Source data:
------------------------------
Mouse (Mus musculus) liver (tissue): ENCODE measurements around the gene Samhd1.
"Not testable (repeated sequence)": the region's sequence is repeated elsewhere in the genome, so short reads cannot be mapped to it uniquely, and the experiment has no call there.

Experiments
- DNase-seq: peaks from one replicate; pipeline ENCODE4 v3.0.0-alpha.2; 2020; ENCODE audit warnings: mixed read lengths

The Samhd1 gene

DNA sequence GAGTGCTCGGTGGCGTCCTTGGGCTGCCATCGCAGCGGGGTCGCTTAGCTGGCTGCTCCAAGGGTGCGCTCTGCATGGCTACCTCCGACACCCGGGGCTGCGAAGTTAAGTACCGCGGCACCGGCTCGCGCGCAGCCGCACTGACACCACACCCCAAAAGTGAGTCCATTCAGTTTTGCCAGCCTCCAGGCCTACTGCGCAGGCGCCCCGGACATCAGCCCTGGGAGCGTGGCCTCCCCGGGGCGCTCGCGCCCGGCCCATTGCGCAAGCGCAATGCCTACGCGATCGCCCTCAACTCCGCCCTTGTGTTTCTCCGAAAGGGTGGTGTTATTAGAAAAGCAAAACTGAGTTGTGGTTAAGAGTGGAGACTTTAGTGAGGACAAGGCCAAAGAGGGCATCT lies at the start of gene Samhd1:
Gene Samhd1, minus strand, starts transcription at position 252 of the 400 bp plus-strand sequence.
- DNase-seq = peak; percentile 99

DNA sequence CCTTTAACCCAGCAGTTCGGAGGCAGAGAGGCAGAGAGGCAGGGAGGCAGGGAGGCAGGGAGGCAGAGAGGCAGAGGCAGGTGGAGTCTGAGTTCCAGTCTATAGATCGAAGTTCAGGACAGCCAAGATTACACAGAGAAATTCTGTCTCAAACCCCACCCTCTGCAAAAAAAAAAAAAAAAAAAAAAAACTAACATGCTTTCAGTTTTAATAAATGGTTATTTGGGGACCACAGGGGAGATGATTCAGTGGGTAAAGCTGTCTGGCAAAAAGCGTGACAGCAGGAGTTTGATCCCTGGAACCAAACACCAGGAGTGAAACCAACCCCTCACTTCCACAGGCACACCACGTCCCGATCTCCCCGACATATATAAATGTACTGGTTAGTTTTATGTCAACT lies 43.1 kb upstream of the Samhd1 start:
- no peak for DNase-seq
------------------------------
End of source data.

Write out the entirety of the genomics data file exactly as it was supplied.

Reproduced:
Mouse (Mus musculus) liver (tissue): ENCODE measurements around the gene Samhd1.
"Not testable (repeated sequence)": the region's sequence is repeated elsewhere in the genome, so short reads cannot be mapped to it uniquely, and the experiment has no call there.

Experiments
- DNase-seq: peaks from one replicate; pipeline ENCODE4 v3.0.0-alpha.2; 2020; ENCODE audit warnings: mixed read lengths

The Samhd1 gene

DNA sequence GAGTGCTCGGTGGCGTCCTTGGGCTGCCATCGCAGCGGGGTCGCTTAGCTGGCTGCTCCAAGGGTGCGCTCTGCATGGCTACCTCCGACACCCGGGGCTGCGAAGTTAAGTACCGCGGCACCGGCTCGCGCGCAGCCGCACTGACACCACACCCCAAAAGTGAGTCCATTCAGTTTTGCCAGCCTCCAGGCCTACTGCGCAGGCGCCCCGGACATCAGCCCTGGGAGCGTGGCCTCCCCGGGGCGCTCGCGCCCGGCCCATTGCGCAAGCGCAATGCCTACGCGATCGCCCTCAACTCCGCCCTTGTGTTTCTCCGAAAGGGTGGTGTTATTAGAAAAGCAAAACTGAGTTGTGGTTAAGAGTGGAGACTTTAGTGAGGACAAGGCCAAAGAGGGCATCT lies at the start of gene Samhd1:
Gene Samhd1, minus strand, starts transcription at position 252 of the 400 bp plus-strand sequence.
- DNase-seq = peak; percentile 99

DNA sequence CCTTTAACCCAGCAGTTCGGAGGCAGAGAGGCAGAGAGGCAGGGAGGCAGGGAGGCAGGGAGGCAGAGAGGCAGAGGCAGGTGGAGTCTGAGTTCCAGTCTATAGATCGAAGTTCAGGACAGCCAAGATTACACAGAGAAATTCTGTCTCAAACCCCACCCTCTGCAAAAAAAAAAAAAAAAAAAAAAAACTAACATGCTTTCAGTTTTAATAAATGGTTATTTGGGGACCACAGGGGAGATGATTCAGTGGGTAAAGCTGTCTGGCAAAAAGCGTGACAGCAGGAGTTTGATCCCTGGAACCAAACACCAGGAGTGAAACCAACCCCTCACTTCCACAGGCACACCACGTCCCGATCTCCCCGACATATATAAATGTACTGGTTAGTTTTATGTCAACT lies 43.1 kb upstream of the Samhd1 start:
- no peak for DNase-seq